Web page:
• Kelsey Hency

When Will It End?

Certain details of my dream remain fixed, while others change with the night.


The class I forget to attend, for roughly an entire semester, is always science or math—no doubt, a summons of waking life and my relative lostness after biology and beginning algebra. Some final exam or assignment looms large and, beyond it, a graduation fading in and out.


Furniture and faces, circumstances and their significance, shift shape. But my charge, as murky as it is clear, repeats like the rhythms of a scratched record—to recover what I missed and bring an unattainable body of knowledge to bear before my future falls away.


In the light of day, I mention my recurring dream online, asking When will it end? Friends and strangers reply: some version of this vision lasts another 20 years, maybe forever. I can’t help but notice how the call and its response transpose across so much of life.


 
News breaks, and loved ones talk past each other. Where they usually sow peace, the need to say something leaves bruises. I watch and I ask When will it end?
 

Maybe everything we write resembles one Psalm or another. I long to copy “The Lord is my shepherd” or “His love endures forever” over and over in large, looping letters. Watch me place hearts over the i’s like a smitten schoolgirl. Before finishing a single sentence, though, I turn the pencil around, erasing the script till it rips. All I manage across the tender page is “How long, O Lord?”


News breaks, and loved ones talk past each other. Where they usually sow peace, the need to say something leaves bruises. I watch and I ask When will it end?


I preach relationship over transaction, prize a life spent asking “How are you” and not “What have you done for me lately?” Then a peer passes the bill for their half of our relationship across the table. When will it end?


Friends open their curtains and dust particles disperse across the light, testifying to fraying mental health. I recognize and absorb the ache. When will it end?


Circles collapse into each other—the anxiety tucked into my marrow grows the same in my son, then returns to my soul as shame. When will it end?


All the sighing into nowhere and shortness of breath; all the trying your best; all the drivers yelling nonsense as they pass sidewalk runners; the missed connections and misread signals; the words which stop short of lips or pen, dying for lack of air; the 11 p.m. steps upstairs and toward a night’s sleep that never plays the right R.E.M. melody; all the everyday indignities; and all the “little bandages” which “add up to a coffin, baby,” as the Trampled by Turtles song goes. When will it end?


One of our living Psalmists, Andrew Peterson sets the end against a handful of chords. With a voice like a viola, he describes the moment just after wars and gossip, hunger pains, corrosion and abuse cease.


“And in the end, the end is oceans and oceans of love and love again,” he sings.


Like Peterson, I believe the end is near; help my unbelief. What faith I hold tells me the God who dreamed up the honeybee and knows its venom will forever remove the stinger, then reverse the violence visited upon every living thing.


 
But here I sit, small and impatient, wishing something would end before the end.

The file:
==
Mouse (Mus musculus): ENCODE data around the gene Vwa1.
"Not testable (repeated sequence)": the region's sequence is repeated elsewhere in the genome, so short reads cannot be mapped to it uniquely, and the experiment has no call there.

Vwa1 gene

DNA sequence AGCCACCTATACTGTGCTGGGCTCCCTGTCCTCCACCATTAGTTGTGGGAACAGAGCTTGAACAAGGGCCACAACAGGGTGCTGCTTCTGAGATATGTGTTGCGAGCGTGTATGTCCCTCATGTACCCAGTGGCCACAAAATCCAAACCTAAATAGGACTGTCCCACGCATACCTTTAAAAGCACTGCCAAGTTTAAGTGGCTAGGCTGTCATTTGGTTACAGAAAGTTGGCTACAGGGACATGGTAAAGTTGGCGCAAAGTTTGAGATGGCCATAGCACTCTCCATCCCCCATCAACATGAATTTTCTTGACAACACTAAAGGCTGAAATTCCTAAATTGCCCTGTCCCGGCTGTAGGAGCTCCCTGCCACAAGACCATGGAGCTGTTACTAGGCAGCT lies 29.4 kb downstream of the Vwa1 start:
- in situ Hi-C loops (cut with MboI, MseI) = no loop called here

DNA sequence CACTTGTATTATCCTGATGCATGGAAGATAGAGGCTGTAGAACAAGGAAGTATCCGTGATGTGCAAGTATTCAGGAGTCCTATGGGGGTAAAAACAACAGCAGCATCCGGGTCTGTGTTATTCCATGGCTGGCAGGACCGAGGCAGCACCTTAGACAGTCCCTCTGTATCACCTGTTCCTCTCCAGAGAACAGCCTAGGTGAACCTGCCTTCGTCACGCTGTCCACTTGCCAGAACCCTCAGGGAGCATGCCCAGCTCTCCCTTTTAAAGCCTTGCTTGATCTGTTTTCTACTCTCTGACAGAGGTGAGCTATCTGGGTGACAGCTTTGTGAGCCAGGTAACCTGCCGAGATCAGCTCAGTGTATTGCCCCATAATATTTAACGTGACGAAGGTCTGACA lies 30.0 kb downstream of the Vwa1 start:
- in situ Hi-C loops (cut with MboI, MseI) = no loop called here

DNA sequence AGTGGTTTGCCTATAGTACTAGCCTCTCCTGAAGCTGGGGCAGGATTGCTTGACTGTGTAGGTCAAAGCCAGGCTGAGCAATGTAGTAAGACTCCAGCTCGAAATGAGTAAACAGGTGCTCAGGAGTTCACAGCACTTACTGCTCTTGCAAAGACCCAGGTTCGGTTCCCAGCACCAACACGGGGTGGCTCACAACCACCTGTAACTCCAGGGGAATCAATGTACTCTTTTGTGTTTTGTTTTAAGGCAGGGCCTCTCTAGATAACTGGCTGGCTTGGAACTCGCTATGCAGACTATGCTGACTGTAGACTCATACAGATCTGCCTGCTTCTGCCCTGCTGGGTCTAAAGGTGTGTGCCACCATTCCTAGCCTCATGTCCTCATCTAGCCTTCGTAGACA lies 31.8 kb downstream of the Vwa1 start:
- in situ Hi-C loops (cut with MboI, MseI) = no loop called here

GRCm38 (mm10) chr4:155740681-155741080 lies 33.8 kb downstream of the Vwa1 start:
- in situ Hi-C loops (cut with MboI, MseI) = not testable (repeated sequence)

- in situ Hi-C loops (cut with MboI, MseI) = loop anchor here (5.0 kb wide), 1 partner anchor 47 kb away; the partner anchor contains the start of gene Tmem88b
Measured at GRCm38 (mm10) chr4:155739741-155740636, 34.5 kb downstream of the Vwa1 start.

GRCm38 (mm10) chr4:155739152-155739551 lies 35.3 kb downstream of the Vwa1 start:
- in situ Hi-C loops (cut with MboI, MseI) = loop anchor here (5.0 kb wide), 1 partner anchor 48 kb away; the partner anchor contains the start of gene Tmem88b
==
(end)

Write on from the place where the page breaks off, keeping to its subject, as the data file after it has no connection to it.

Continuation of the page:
But here I sit, small and impatient, wishing something would end before the end. Just one thing—any damn thing—for the sake of my beloveds, for the sake of breathing easier.


Redemption draws closer all the time, the theologians tell me. If it’s true and Earth’s every inch is well on its way to becoming an icon of the living God, why not seal something small right now? Lending full acceptance to the not yet, what about a little relief already?


Perhaps somewhere, on a side of the world I’ll never see, an evergreen tree grows into its eternal form. Tonight, maybe someone writes a song that will beat within our chests 10,000 years from now. If the possibility exists, then let just one prayer rise: keep my friend here and ease her depression. Or help me swallow my tongue when I might shame my boy, and amplify every word that gives him praise.

 
Without an end in sight, consolation still comes like the tides.
 

Without an end in sight, consolation still comes like the tides. Sometimes lapping at my feet; sometimes crashing over me in waves. Lately, the words of my friend Jessica Kantrowitz do the trick. Nearly every night, she takes to Twitter and writes “You are not alone, and this will not last forever.”


In the beautiful new book “Blessings for the Long Night,” Jessica lends me further liturgy. In a poem describing the “unraveled” day I live too often, she reminds me that sometimes we have no other work “but to give in to the unraveling / and to the deep and tired calm / that only comes after a storm.”


Paired, that tweet and this poem comprise what I know for sure. The End eventually comes, the last words of a long book which gesture to all the stories that lie beyond. Till then, it’s safe to let today end, just like the restless painter who surrenders to slumber, knowing tomorrow has enough trouble and color of its own.


How long, O Lord? When will it end? Revelation fails me.


But the last word of a Jessica Kantrowitz poem or final overtone of an Andrew Peterson ballad arrive like down payments, ends as means until God’s promises come in full. Certain details change every night, but the dream remains fixed. Maybe some version of this vision lasts another 40 years till it blurs into forever—oceans of love and love again.




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